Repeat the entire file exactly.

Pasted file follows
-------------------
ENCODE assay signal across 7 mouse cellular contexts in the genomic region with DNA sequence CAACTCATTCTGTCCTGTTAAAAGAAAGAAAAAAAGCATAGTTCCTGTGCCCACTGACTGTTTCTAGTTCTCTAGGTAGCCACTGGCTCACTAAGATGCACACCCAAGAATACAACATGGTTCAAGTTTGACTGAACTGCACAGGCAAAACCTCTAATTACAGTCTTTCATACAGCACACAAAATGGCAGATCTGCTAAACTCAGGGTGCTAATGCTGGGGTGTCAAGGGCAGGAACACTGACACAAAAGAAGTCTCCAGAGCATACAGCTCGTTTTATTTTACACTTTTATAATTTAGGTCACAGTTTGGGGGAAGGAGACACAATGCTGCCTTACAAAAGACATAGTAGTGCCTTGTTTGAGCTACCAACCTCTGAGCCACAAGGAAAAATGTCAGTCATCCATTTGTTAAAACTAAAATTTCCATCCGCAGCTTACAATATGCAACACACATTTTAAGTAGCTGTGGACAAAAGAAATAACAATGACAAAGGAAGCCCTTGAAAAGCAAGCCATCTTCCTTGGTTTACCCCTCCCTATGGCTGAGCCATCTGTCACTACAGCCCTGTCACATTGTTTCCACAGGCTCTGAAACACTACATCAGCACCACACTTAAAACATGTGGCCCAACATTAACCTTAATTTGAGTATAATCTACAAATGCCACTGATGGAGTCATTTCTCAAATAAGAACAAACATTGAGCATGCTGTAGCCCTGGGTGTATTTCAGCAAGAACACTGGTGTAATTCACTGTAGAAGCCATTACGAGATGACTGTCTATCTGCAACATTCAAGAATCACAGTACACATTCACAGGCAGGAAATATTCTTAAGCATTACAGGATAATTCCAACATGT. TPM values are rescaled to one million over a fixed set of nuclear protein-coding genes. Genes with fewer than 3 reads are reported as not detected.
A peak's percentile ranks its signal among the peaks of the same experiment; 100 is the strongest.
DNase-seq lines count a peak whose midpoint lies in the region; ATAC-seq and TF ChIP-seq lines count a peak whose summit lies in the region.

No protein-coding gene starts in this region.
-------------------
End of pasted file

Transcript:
ENCODE assay signal across 7 mouse cellular contexts in the genomic region with DNA sequence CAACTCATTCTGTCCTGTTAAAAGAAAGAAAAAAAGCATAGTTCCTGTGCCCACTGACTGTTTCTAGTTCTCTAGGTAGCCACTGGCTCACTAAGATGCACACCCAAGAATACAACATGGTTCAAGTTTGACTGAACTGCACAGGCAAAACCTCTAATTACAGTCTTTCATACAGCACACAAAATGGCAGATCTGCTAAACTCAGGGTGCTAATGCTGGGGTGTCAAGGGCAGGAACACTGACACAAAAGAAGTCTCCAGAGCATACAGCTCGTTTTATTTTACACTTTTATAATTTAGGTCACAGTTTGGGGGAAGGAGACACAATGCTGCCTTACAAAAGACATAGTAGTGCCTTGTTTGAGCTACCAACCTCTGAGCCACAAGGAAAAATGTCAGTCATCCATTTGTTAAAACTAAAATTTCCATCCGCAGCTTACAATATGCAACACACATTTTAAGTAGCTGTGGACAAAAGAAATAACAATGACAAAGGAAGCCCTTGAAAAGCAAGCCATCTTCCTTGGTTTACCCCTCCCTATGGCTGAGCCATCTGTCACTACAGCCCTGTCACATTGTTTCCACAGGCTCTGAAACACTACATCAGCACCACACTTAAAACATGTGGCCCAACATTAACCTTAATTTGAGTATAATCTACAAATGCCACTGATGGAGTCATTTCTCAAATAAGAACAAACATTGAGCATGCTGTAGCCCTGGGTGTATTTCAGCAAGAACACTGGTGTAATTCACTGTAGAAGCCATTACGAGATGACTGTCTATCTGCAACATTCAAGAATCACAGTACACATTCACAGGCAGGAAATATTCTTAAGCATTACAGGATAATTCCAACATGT. TPM values are rescaled to one million over a fixed set of nuclear protein-coding genes. Genes with fewer than 3 reads are reported as not detected.
A peak's percentile ranks its signal among the peaks of the same experiment; 100 is the strongest.
DNase-seq lines count a peak whose midpoint lies in the region; ATAC-seq and TF ChIP-seq lines count a peak whose summit lies in the region.

No protein-coding gene starts in this region.